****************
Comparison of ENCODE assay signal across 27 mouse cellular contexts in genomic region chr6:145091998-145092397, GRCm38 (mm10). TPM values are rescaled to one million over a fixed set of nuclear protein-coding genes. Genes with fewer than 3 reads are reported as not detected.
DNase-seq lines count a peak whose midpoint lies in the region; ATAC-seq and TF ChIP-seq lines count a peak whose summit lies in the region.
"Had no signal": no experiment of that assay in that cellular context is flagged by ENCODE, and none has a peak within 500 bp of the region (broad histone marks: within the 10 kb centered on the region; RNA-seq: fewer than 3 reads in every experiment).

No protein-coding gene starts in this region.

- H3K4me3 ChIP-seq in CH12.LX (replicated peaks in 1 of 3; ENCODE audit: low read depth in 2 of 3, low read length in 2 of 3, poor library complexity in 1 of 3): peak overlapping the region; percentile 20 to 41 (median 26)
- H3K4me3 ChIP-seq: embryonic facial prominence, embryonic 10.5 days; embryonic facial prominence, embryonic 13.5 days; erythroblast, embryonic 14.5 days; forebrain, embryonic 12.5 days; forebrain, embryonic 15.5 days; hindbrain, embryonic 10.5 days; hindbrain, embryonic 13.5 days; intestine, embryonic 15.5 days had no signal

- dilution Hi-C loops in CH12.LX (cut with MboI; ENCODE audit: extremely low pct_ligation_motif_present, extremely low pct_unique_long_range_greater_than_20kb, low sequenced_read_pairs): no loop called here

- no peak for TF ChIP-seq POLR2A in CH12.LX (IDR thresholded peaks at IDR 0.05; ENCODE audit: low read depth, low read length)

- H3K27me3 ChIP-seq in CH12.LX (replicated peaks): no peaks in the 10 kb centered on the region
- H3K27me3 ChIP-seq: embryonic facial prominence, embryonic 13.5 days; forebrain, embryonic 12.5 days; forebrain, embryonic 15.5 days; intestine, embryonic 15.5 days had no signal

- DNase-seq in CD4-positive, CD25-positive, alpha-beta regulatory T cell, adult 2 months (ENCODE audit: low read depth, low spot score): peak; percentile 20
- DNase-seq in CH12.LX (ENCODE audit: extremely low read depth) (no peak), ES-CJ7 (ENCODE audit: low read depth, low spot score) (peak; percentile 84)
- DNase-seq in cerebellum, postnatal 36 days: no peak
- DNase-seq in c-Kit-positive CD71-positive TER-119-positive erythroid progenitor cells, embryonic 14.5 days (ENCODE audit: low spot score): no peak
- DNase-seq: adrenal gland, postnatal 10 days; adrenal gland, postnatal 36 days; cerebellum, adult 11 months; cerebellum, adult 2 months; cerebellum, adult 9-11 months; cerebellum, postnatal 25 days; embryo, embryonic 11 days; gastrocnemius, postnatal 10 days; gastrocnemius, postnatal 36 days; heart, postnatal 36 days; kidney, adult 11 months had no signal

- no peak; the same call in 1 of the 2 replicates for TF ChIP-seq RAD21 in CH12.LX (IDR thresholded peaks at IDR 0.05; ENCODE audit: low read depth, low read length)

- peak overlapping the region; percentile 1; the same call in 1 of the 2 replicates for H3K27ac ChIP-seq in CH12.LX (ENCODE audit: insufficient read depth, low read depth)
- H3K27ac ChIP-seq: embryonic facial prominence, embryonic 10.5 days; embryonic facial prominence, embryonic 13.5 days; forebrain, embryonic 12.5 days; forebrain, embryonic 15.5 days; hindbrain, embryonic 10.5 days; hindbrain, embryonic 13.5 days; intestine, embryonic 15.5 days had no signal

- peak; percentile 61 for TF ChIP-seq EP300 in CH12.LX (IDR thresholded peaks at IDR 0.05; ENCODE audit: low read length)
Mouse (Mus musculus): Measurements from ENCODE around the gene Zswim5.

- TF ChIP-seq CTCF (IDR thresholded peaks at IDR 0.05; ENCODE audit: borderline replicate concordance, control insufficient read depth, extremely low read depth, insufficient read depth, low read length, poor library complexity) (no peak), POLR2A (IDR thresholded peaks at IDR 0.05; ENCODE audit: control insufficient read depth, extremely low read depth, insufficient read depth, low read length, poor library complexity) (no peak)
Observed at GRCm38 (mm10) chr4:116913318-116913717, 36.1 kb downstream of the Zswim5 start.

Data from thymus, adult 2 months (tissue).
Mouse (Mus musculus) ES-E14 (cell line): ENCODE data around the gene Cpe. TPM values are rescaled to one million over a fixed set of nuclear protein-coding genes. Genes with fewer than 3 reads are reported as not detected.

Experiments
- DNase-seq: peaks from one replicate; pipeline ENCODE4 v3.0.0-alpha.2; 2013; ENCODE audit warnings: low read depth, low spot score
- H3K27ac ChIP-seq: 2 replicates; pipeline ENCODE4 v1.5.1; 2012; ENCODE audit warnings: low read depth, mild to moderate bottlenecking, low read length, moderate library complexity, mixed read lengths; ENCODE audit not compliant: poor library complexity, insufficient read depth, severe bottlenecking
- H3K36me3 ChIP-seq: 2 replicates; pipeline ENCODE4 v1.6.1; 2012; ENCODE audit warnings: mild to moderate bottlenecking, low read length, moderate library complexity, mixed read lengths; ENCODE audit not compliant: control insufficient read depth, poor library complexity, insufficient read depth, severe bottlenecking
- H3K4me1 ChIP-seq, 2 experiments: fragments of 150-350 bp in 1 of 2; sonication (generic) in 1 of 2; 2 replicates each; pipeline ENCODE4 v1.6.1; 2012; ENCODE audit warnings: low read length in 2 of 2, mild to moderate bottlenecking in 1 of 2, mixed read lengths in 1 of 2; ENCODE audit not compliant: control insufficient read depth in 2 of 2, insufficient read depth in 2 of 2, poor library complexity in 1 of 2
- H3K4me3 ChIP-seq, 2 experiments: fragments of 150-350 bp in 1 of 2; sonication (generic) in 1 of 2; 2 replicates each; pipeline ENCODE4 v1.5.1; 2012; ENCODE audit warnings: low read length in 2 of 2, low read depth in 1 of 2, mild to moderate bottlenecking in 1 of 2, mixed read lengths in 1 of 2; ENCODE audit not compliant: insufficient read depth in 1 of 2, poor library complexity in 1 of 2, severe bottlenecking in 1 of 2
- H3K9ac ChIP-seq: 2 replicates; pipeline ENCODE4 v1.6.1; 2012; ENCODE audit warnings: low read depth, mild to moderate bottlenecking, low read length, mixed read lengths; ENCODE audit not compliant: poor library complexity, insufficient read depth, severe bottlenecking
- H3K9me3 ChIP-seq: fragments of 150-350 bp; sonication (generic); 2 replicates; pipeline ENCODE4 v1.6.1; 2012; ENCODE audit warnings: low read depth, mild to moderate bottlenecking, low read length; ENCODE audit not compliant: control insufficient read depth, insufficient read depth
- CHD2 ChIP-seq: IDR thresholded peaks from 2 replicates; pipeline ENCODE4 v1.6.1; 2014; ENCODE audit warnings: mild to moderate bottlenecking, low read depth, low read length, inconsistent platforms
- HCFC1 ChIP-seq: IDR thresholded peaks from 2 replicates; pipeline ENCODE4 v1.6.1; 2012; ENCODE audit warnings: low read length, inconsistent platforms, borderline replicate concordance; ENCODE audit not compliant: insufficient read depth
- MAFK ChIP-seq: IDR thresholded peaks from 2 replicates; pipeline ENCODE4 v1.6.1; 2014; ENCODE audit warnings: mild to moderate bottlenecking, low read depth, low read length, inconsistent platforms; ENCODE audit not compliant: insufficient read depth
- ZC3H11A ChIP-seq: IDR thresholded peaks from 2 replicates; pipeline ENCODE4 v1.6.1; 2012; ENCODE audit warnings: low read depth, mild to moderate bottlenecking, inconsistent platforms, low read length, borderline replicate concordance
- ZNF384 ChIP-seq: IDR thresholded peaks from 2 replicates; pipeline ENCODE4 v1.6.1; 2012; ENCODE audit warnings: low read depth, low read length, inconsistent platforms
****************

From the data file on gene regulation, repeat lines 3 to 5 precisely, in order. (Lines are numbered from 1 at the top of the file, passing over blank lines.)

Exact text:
"Had no signal": no experiment of that assay in that cellular context is flagged by ENCODE, and none has a peak within 500 bp of the region (broad histone marks: within the 10 kb centered on the region; RNA-seq: fewer than 3 reads in every experiment).

No protein-coding gene starts in this region.

- H3K4me3 ChIP-seq in CH12.LX (replicated peaks in 1 of 3; ENCODE audit: low read depth in 2 of 3, low read length in 2 of 3, poor library complexity in 1 of 3): peak overlapping the region; percentile 20 to 41 (median 26)